Wednesday, December 8, 2021

US House speaker flies over hurricane-devastated Puerto Rico

By on October 13, 2017

Marine One helicopter carrying President Donald Trump surveys areas impacted by Hurricane Maria, Tuesday, Oct. 3, 2017, near San Juan, Puerto Rico. (AP Photo/Evan Vucci)

SAN JUAN – The speaker of the U.S. House of Representatives, Paul Ryan, arrived in Puerto Rico Friday accompanied by members of the Appropriations Committee and Resident Commissioner Jenniffer González.

The group is in charge of evaluating and potentially approving federal aid to address the emergency caused by Hurricane María’s relentless onslaught 23 days ago. They were flying on helicopter over the mountain region and will meet with Gov. Ricardo Rosselló and heads of federal agencies on the island. In addition, the members of Congress are expected to share their impressions with several mayors and first- response officials.

The delegation is composed of Rep. Cathy McMorris (R-WA), the fourth-ranking House Republican; House Appropriations Committee Chairman Rodney Frelinghuysen (R-NJ); and Democratic spokeswoman on the Appropriations Committee, Nita Lowey.

This is the third congressional delegation that travels to Puerto Rico to witness the damages suffered after hurricanes Irma and María. Earlier this week, González stressed that the congressional leadership’s presence on the island is important so they learn of its needs and expedite the approval of resources.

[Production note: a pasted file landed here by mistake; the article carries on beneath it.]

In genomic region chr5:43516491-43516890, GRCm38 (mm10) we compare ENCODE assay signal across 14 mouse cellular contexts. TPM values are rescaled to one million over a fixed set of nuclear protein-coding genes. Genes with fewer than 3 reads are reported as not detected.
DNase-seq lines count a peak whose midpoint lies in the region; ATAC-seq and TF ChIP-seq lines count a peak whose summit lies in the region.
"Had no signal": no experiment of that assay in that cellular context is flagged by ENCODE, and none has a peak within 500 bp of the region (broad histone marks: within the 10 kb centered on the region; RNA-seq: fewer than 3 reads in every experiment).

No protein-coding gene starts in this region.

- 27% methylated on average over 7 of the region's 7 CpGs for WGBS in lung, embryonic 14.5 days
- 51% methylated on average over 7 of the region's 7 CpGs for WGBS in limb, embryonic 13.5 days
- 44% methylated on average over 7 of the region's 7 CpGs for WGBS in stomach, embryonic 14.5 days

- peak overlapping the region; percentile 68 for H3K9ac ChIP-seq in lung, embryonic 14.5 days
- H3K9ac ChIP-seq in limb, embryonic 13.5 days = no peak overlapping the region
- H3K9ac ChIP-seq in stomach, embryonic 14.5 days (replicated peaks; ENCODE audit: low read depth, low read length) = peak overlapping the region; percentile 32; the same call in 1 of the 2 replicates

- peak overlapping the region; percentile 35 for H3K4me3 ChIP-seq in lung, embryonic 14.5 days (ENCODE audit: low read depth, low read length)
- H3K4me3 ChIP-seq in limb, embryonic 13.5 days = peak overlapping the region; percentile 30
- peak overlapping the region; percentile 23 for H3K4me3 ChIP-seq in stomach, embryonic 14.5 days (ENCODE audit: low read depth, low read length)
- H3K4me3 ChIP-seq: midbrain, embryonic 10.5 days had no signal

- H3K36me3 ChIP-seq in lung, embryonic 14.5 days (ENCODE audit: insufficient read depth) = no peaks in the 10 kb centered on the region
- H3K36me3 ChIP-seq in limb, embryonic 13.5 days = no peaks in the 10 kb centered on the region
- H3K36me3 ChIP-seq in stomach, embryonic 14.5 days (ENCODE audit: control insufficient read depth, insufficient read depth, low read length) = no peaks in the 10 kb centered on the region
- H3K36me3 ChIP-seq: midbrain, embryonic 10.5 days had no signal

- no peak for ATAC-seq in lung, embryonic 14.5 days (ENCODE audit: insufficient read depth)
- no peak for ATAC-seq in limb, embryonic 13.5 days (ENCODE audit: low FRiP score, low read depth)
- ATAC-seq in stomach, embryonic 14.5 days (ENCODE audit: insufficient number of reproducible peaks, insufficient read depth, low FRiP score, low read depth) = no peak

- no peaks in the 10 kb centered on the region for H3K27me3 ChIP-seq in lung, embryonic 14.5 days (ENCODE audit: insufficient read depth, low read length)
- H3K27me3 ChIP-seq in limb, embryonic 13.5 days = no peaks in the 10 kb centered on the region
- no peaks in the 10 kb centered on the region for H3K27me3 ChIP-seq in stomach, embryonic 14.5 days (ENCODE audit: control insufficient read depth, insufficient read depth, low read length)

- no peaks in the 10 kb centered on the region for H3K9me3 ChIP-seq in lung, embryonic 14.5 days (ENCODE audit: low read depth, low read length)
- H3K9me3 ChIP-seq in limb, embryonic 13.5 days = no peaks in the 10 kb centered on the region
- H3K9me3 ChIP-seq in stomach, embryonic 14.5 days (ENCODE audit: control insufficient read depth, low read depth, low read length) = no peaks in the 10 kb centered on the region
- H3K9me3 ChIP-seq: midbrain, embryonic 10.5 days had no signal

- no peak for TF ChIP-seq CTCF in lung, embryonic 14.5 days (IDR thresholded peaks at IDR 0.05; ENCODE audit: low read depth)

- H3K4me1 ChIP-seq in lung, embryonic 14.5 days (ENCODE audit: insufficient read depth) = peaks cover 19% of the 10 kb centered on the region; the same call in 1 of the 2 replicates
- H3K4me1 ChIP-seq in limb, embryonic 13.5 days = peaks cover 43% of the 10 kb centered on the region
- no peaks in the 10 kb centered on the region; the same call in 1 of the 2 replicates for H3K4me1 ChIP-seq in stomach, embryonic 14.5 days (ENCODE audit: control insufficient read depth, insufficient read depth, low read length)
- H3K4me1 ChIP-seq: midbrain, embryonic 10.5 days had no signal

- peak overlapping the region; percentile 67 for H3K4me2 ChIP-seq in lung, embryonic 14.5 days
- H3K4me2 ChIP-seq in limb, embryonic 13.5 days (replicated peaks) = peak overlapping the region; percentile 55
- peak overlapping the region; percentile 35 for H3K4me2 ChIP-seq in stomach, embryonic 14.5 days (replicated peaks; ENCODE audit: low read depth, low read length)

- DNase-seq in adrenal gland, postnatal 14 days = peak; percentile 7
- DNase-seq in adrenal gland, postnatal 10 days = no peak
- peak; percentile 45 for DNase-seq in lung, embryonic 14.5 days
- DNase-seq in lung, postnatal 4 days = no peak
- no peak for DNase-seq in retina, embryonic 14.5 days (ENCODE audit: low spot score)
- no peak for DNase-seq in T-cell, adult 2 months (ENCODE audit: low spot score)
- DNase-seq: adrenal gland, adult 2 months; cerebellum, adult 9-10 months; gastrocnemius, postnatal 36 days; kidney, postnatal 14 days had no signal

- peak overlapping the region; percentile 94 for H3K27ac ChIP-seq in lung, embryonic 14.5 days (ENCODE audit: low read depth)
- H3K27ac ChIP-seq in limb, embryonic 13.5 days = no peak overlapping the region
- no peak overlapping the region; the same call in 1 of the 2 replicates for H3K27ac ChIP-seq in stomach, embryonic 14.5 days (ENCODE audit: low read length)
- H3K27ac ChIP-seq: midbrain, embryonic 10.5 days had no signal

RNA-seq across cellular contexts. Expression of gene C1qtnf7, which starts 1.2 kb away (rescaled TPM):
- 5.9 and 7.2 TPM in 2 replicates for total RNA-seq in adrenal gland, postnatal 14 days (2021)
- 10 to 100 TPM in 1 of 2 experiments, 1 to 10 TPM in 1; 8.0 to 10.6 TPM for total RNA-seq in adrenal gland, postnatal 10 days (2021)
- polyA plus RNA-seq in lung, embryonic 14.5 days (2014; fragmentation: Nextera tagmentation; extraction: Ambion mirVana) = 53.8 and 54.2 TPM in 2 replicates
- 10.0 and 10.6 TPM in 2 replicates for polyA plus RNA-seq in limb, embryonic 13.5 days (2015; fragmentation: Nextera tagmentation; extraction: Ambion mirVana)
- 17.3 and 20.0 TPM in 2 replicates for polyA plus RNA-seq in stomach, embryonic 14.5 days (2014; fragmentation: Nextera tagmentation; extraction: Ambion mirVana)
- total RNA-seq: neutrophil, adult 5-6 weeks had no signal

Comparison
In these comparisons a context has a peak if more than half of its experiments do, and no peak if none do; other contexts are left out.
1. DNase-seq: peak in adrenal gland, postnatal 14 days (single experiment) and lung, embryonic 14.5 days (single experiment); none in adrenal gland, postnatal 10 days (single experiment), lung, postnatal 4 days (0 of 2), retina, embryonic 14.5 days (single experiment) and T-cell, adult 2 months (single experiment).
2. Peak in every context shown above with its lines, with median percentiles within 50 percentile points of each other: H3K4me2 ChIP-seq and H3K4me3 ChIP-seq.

Last week, President Donald Trump and Vice President Mike Pence also visited the island.

On Thursday, the the U.S. House approved an initial resolution to provide liquidity to the government of Puerto Rico and prevent that both its operation and essential services are affected as a result of the emergency the island is going through after Hurricane María.

Puerto Rico governor responds to Trump tweets about federal presence on island

The Additional Supplemental Appropriations for Disaster Relief Requirements Act (H.R. 2266) allocates $35 billion for emergencies, primarily for the Federal Emergency Management Agency (FEMA) to handle disasters in both Puerto Rico and the U.S. Virgin Islands. Of that amount, $4.9 billion will be FEMA loans that will be available to Puerto Rico and the USVI, with the idea of replacing lost revenue. The bill should be considered in the Senate next week.

This aid is expected to be followed by the approval of additional allocations before Dec. 8, including a multimillion-dollar package for the long-term reconstruction of the island’s infrastructure.

The government is still assessing the magnitude of the damages sustained by the hurricane, which is essential for long-term-aid requests. So far, loss estimates range from $20 billion to $95 billion.

Three weeks after the hurricane, 85% of the island remains without electricity and 44% has no access to potable water. In addition, fixed- and wireless telecommunications problems persist, especially in the central region, one of the most affected by the storm’s winds. Nor has the problem of food supplies to the victims been completely overcome.

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